After an almost-two-year renovation, UW’s Husky Stadium reopens on August 31, when the Dawgs host Boise State in the first game of the 2013–14 season. Here’s a preview of all the bells, whistles, and bathrooms—and a look back at the field’s 93-year history

• Legroom in the south upper deck increased from 27 to 33 inches, and fans will be closer to the action: With the track removed and the field lowered by four feet, front-row seats are just 43 feet from the field and 23 feet from the end zones, among the closest in college football.

• In a bid for LEED Gold certification (they can’t officially apply until the stadium is open), developers recycled 96 percent of debris and waste from the former structure, including 5,529 tons of steel from the demolished south grandstand and 26,292 tons of concrete. Even aluminum benches from the old stadium were repurposed as bar counters in the new one.

• Now that the entire fan concourse is covered, you won’t have to go out in the rain to take a bathroom break. And when you get there, there’ll be 20 percent more toilets and urinals—427 for men and 457 for women.

• Not everything is recycled; new stuff abounds. Like the 2,500 club seats and 67 suites added as expensive premium seating. Each 500-square-foot suite includes 18 leather seats, a private refrigerator and bar, multiple high-def flat-screen TVs, complimentary priority parking passes, and customized catering and beverage service. Season tickets cost $499 per seat—plus a $60,000-per-suite annual donation and a Tyee Club membership, that is. 

• Student seating was relocated from the north lower deck to the upper west end zone, a controversial move among student ticket holders who argue that the new seats are worse. In response, the university lowered season ticket prices from $125 to $99. (And if we were students, we wouldn’t complain too much about the view of Lake Washington to the east.)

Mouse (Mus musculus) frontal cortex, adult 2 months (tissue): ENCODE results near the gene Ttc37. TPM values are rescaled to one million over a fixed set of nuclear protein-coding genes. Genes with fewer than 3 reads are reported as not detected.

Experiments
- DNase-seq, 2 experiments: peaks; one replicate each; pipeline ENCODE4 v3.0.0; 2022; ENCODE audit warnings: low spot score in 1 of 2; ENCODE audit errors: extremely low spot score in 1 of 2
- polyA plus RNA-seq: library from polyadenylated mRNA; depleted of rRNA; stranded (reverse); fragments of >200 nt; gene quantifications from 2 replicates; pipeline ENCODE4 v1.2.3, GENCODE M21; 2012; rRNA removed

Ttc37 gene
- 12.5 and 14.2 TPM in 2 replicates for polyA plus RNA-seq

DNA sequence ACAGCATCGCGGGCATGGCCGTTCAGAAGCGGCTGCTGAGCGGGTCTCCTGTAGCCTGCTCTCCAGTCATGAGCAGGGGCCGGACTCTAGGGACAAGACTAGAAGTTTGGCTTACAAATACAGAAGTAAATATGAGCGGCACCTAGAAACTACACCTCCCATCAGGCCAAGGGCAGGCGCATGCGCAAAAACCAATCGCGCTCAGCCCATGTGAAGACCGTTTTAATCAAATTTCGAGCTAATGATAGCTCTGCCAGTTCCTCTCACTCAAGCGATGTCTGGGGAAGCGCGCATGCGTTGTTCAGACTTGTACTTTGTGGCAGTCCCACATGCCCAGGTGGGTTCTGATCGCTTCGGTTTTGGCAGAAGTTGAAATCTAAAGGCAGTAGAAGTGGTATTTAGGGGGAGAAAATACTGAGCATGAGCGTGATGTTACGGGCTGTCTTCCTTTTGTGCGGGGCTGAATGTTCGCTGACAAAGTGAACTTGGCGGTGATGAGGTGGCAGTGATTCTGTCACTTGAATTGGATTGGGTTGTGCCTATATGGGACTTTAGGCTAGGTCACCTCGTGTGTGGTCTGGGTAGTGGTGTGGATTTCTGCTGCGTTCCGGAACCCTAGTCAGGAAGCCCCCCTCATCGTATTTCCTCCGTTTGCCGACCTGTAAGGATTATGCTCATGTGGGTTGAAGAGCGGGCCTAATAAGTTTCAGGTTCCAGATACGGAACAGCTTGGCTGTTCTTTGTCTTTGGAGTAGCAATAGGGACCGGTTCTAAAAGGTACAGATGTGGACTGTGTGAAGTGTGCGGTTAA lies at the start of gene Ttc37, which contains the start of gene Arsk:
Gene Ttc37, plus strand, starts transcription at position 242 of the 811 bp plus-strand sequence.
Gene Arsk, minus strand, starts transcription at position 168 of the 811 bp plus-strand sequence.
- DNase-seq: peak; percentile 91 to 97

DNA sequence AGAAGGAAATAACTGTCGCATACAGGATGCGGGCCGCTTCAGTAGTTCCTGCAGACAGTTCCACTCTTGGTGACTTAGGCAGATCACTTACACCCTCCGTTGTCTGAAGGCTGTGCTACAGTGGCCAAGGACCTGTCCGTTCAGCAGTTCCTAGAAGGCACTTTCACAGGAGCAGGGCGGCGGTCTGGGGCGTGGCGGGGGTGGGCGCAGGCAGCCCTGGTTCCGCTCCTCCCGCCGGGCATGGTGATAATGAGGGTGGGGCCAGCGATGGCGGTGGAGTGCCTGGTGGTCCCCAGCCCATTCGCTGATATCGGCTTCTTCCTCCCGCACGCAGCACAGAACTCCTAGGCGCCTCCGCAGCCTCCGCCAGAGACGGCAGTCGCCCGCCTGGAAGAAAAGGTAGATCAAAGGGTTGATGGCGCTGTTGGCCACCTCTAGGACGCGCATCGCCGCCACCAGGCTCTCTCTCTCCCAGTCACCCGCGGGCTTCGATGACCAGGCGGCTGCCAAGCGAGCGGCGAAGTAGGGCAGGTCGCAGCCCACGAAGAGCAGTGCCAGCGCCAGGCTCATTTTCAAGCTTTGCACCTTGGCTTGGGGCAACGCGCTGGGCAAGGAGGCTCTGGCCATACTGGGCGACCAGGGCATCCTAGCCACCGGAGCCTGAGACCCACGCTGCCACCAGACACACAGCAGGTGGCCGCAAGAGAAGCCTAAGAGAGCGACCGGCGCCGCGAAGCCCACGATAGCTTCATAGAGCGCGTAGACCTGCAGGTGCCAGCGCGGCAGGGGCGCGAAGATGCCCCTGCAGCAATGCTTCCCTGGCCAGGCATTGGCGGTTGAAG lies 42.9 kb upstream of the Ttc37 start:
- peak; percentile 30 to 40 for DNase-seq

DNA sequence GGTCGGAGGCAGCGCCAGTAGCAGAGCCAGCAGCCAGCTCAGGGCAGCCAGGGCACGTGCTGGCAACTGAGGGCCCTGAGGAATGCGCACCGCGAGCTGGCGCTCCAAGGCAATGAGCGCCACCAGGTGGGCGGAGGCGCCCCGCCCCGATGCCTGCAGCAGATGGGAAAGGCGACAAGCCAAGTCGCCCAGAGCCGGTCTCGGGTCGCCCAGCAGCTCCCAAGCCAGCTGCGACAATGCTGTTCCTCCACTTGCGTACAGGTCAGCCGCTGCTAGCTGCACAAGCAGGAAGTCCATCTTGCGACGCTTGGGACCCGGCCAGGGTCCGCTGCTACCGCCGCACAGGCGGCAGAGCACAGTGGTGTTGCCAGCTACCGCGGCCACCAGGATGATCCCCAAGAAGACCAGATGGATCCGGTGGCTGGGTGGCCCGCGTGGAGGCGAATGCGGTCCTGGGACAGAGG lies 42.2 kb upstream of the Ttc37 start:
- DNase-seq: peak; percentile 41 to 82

Washington Field to Husky Stadium

1920
On November 27, construction of the $600,000, 24,500-seat Washington Field is completed, just 12 hours before kickoff. Dartmouth beat UW 28 to 7 on a field made entirely of rocks and dirt. Tickets cost just $1.


1950
The stadium is expanded to 55,000 seats, at a price of $1.7 million, financed by the Associated Students of the University of Washington. 

 

1960s
The nickname “Husky Stadium” emerges—and sticks. 

1968 
UW becomes the first college in the nation to install Astroturf.


 


1987
An upper deck is added to the north side of the stadium, increasing capacity to 72,500.


2011
The renovation process begins with the demolition of the north lower bowl.


August 31, 2013
The new Husky Stadium opens. Renovations (including much-needed earthquake proofing) came to $250 million, including $50 million already raised in major gift contributions; the university will pay off the rest over the next 30 years. It’ll cost a tad more to attend games now than it did in 1920. Season tickets are $299 to $499.


Published: August 2013

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